Gordon provided Houston with solid floor spacing and efficient scoring (17.8 points per game on 60.4% true shooting). Tucker was incredible at hustling to grab key offensive rebounds and was tasked with guarding Kevin Durant for most of the series.

While both should provide good trade assets considering the values of their contract. There's also a strong possibility Houston brings both of them back. The Rockets have been rumored to want to extend Gordon the past couple years and this summer may provide a good opportunity for that. Both help Houston maintain a strong baseline of excellence.

The Rockets will not have their first round pick this year, but will be able to trade their next one after the draft should they choose to make a significant trade.

It's also worth noting that nobody can predict the future. The reasoning behind keeping the 'Lob City' Clippers together was because you never know when an injury or suspension breaks in your favor and allows you to sneak a championship like the 2016 Cleveland Cavaliers. Daryl Morey and the Rockets have always been an aggressive, yet prudent front office group so it'll be interesting to see what kind of approach they take this summer.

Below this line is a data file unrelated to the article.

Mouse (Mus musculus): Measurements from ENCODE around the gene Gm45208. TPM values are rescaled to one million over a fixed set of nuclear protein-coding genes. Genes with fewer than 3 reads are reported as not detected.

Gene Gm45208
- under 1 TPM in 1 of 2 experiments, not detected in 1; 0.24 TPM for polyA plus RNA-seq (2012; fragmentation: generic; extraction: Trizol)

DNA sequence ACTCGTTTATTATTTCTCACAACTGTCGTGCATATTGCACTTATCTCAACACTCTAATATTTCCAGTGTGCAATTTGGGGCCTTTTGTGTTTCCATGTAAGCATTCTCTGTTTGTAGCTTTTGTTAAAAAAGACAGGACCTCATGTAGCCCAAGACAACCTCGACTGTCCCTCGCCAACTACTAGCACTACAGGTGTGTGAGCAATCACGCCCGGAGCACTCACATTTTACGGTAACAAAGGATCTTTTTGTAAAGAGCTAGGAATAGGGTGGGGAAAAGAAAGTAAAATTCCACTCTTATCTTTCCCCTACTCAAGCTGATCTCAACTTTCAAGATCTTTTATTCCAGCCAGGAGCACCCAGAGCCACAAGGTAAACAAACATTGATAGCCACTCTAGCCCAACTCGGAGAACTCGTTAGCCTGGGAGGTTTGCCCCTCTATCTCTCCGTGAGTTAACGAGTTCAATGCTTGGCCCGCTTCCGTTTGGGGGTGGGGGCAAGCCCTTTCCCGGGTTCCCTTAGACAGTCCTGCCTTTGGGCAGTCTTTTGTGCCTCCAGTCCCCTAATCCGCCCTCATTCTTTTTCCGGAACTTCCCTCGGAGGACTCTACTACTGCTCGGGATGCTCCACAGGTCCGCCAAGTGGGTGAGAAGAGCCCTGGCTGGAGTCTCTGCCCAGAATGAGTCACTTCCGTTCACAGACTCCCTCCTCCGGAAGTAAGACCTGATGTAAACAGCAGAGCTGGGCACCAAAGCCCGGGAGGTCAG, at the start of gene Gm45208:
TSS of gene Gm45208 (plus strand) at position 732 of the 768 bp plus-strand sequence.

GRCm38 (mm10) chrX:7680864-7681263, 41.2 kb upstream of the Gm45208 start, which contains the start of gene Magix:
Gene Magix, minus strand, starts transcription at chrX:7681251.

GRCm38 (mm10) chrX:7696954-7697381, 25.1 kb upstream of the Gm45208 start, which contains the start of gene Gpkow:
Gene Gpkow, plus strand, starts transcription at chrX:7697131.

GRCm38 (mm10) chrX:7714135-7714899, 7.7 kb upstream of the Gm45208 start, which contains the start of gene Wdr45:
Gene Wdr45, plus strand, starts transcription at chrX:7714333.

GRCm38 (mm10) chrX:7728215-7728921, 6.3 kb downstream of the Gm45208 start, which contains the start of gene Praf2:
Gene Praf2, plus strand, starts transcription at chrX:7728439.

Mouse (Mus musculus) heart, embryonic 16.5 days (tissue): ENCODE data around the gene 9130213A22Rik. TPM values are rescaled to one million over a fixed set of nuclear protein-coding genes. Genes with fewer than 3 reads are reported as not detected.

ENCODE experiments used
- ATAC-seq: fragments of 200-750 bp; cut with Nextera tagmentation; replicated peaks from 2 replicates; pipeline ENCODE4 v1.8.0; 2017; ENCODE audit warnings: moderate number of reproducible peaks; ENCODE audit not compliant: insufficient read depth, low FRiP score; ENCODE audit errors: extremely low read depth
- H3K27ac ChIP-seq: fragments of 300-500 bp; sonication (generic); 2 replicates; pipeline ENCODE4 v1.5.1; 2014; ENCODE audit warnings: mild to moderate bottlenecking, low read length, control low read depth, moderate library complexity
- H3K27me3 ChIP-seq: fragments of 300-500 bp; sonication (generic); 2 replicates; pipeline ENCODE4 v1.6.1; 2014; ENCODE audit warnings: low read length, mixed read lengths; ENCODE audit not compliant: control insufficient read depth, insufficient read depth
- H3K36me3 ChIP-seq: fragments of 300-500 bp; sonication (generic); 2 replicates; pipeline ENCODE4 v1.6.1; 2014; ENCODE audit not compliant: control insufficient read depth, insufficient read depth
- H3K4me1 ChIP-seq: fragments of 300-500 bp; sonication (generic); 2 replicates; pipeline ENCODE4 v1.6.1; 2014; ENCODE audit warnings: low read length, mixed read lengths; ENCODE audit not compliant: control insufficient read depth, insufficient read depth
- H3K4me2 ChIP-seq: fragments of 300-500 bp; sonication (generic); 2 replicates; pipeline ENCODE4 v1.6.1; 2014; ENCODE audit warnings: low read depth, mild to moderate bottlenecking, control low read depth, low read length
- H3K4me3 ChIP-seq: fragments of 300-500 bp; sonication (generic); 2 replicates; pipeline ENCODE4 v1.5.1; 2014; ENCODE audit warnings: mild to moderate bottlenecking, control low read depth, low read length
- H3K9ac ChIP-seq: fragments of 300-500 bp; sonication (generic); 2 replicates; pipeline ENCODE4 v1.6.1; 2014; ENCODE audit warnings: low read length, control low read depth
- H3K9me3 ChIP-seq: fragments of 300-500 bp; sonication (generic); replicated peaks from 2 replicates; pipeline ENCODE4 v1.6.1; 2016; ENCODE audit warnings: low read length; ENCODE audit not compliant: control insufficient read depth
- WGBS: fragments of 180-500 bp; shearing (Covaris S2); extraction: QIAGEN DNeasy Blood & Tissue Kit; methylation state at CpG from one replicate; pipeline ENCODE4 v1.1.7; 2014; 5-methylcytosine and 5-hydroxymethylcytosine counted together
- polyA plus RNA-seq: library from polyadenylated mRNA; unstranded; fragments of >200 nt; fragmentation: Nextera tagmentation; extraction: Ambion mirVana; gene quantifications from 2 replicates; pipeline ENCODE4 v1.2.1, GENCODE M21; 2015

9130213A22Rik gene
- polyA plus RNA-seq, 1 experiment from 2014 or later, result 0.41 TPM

However, you do get the vibe that there might be noticeable changes or attempts at upgrading the roster this summer after Game 6. Even James Harden alluded to some kind of foundational change during his post-game presser.

For fans of the team who feel like the sky is falling - there's no shame in bringing back most of the core players and taking another stab at competing again next year. Winning a championship in the NBA is really hard, and the Rockets are faced with the unique challenge of trying to do it at the same time as this Warriors dynasty.

Bob Levey/Getty Images

NBA wheeling and dealing dominated the first half of July, now it's baseball's turn with the one and now only trade deadline looming the 31st.

I've steadfastly been saying the Astros are extreeeemely likely to win the American League West and that their real race is for homefield advantage in the playoffs, with the Twins and Yankees in the American League and maybe the Dodgers for World Series homefield edge. Catching the Dodgers looks unlikely. The Astros have a better team than the Twins, and an easier remaining schedule in trying to catch the Yankees.